For some students, the brisk Alabama fall breeze are some of the coolest temperatures they’ve felt in a while.
Floridian students come from a state with an average temperature from October to December ranging from 61 degrees to 75 degrees. While temperatures can drop, it is unlikely anyone living there will need heavy-duty clothes to keep warm.
Those from this region who have come to Auburn University are trying their best to prepare their sunny wardrobe for some real autumn and winter weather.
Robin Shattler, sophomore in business, is from Lake Placid, Florida, and she is trying her best to figure out how to dress for the upcoming chilly months.
“Where I am from it’s like maybe 70s or 60s on a cold day,” Shattler said. “Anything below 60 degrees is unheard of [during fall and winter].”
These temperatures did not cause her to have reason to own clothing built for colder months.
“I have some long sleeve T-shirts, a coat that is too small for me and a jacket,” she said. “That is pretty much it.”
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She did not own much for chilly weather since there are so few times a year she would have to wear them.
“I’d wear these around the end of January,” she said. “I’d wear my jacket most days in the morning and evening but take it off during the day.”
Now that she is attending school in Alabama, she has plans to go shopping specifically for Auburn’s autumn and winter climate.
“I am going to buy boots, socks, a coat that fits me or maybe sweaters,” Shattler said.
There are still a lot of questions for her as to what her wardrobe needs as she has never gone through long periods of time without the weather being mostly warm. She admits to not knowing how to gauge what the proper wardrobe for fall and winter in Auburn consists of.
“I feel like once I experience it and see what I have and what I need to get, then I will know what clothes I should have,” she said.
Shattler has wondered what cooler gamedays will be like.
“I thought about it, and I realized I don’t have any warm Auburn stuff, so I went to the bookstore a couple days ago and bought an Auburn sweatshirt,” she said.
Logan Mason, sophomore in business administration, is another Floridian student from Lakeland, Florida, who also does not have an extensive supply of warm attire.
“At night, it can get freezing, but it will never snow,” he said in regards to his hometown during winter. “Typically, it would just be around 50s or 60s, nothing too serious. One Christmas, it was 85 degrees.”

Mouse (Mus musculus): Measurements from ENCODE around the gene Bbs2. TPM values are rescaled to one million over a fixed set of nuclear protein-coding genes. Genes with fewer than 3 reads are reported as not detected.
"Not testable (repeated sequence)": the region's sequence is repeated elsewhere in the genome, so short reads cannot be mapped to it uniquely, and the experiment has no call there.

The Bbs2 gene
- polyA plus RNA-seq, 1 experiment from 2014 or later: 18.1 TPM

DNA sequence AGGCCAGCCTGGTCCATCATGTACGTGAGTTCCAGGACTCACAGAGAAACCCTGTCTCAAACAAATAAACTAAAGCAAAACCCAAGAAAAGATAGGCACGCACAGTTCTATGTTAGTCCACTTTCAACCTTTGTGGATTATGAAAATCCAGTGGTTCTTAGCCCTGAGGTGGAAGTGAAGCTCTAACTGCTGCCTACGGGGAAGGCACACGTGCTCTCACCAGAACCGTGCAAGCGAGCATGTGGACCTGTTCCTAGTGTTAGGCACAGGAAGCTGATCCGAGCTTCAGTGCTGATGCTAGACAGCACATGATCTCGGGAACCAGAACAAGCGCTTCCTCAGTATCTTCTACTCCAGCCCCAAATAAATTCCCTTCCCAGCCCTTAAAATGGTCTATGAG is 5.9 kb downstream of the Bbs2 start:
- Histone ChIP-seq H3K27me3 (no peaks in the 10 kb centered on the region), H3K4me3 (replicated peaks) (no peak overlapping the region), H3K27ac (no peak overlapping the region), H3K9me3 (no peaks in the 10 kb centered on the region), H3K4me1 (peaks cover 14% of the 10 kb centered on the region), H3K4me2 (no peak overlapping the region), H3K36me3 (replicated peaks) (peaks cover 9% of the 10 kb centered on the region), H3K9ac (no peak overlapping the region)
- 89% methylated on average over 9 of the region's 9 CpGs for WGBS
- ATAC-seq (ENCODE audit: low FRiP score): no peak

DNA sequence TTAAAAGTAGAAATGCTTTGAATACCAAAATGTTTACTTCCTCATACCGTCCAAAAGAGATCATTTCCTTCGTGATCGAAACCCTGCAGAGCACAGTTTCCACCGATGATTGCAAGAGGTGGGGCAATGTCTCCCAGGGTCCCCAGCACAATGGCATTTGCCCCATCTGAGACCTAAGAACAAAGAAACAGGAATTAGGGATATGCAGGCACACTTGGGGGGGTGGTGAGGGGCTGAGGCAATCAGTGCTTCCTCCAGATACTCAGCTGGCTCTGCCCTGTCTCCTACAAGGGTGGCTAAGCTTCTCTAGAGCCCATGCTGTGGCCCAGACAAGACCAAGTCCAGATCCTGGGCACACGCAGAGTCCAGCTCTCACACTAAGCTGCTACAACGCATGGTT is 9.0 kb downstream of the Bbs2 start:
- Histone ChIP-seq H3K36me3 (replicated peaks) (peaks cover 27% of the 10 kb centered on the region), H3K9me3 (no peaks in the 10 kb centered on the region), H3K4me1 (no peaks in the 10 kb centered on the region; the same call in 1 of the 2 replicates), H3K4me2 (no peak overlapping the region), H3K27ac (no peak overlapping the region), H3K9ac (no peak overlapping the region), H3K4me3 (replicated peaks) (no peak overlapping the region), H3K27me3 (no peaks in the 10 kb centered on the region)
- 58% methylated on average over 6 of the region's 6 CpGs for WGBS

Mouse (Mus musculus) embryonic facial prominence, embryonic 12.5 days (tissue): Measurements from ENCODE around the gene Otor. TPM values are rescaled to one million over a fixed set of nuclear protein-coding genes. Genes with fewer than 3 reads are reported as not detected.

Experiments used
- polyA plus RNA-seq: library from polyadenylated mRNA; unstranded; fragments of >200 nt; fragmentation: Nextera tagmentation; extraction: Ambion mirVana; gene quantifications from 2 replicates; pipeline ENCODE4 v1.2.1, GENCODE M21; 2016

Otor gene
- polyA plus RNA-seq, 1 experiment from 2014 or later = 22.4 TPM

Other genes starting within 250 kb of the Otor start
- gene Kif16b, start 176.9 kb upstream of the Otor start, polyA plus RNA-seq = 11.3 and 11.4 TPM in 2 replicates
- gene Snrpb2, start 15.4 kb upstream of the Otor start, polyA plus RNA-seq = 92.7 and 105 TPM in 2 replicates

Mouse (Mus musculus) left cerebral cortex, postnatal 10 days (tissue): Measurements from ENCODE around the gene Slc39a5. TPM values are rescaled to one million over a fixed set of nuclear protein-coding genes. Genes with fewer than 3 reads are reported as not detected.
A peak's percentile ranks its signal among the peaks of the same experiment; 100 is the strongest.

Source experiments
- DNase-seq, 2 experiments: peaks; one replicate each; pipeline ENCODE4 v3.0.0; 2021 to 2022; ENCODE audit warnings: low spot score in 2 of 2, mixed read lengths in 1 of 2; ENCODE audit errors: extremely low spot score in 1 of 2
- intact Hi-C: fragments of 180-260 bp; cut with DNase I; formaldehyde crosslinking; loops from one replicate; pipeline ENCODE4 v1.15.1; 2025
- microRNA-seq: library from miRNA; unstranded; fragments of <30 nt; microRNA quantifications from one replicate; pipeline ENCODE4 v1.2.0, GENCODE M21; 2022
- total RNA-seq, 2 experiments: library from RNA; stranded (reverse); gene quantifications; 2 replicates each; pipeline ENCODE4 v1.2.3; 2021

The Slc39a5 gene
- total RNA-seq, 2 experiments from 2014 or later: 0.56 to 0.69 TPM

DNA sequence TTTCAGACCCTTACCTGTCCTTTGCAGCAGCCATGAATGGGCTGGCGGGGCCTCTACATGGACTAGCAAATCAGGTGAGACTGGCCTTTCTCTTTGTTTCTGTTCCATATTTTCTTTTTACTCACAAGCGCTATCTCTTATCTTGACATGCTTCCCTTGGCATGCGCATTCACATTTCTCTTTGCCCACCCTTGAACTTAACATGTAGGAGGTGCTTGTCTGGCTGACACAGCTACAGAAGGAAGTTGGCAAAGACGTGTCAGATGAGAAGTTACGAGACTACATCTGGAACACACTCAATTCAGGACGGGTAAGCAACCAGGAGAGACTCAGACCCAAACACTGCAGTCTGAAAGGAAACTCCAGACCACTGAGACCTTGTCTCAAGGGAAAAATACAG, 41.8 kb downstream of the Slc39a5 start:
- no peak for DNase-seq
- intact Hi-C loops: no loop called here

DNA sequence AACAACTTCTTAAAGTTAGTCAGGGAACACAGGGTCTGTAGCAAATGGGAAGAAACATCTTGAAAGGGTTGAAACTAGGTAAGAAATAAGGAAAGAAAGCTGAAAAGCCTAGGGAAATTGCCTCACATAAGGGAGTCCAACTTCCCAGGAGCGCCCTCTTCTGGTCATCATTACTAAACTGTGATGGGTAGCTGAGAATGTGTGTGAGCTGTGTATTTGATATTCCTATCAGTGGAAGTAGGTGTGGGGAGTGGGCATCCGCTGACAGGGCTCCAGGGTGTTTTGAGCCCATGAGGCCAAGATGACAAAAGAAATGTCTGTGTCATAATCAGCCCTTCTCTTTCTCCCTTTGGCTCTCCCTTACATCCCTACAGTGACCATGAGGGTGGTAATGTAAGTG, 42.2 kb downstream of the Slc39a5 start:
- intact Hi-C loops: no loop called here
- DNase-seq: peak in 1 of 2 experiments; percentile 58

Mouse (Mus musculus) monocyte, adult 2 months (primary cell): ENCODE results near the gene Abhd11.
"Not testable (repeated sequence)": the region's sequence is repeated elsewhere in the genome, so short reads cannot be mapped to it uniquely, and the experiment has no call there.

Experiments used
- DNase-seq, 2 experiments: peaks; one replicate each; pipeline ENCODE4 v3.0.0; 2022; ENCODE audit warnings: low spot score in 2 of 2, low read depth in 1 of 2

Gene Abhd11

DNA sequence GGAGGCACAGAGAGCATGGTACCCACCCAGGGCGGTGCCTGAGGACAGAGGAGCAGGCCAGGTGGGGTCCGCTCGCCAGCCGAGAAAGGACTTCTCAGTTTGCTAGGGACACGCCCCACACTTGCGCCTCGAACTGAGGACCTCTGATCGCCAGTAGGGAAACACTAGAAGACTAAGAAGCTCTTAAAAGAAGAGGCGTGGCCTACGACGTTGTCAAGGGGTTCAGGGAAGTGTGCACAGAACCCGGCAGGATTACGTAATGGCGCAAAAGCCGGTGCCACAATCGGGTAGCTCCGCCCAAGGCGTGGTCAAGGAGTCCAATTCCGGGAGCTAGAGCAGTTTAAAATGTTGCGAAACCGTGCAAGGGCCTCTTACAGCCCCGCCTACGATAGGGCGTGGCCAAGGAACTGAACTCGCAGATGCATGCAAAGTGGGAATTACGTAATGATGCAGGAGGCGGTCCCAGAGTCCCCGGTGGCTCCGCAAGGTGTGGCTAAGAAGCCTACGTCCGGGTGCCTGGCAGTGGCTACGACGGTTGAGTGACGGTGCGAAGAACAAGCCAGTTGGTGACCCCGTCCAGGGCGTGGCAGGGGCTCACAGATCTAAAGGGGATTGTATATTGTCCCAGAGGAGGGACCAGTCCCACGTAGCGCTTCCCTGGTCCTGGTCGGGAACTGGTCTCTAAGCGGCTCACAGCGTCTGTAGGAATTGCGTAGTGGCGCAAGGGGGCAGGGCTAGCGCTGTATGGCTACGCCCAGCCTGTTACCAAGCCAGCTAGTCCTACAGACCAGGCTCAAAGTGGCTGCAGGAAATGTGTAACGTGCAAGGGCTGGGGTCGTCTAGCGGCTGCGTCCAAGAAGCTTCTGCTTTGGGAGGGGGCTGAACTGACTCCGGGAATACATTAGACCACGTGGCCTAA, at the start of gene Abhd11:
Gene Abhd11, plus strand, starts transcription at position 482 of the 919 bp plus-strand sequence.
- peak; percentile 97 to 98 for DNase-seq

He claims his closet consists of some sweat pants and a jacket for the cooler time of the year. Mason does not seem too concerned with his lack of warm clothing for the temperature change.
“I don’t really get cold,” he said. “I’m naturally warm.”
He does not feel as though the cooler temperature will impact him too much because he likes the weather. He did go shopping for more clothes, however.
“I got two pairs of sweatpants and two jackets, but not serious jackets, just some athletic, windbreaker jackets,” Mason said.
As far as other pieces of outerwear go, he does not own a heavy-duty jacket of any kind.
“I don’t have a big heavy-duty jacket I’ll bust out if it gets cold,” he said. “I’m going to be in trouble there if that happens. If it snows I’ll just layer up.”
Mason said for him to go out and buy a heavy jacket he is going to have to be cold for a long period of time, but it is possible it could happen.
Cold fashion comes in array of designs and styles. Some may want to be more practical by keeping warm, while others try to stay trendy year round.
Both of these Floridians agreed that it is more important to keep the wardrobe practical during colder months because staying warm will be more important than how they look.
“Since I am not used to the cold, when it is cold I get really really cold, and I am just miserable if it is not warm. I’d rather feel good than look good,” Shattler said.
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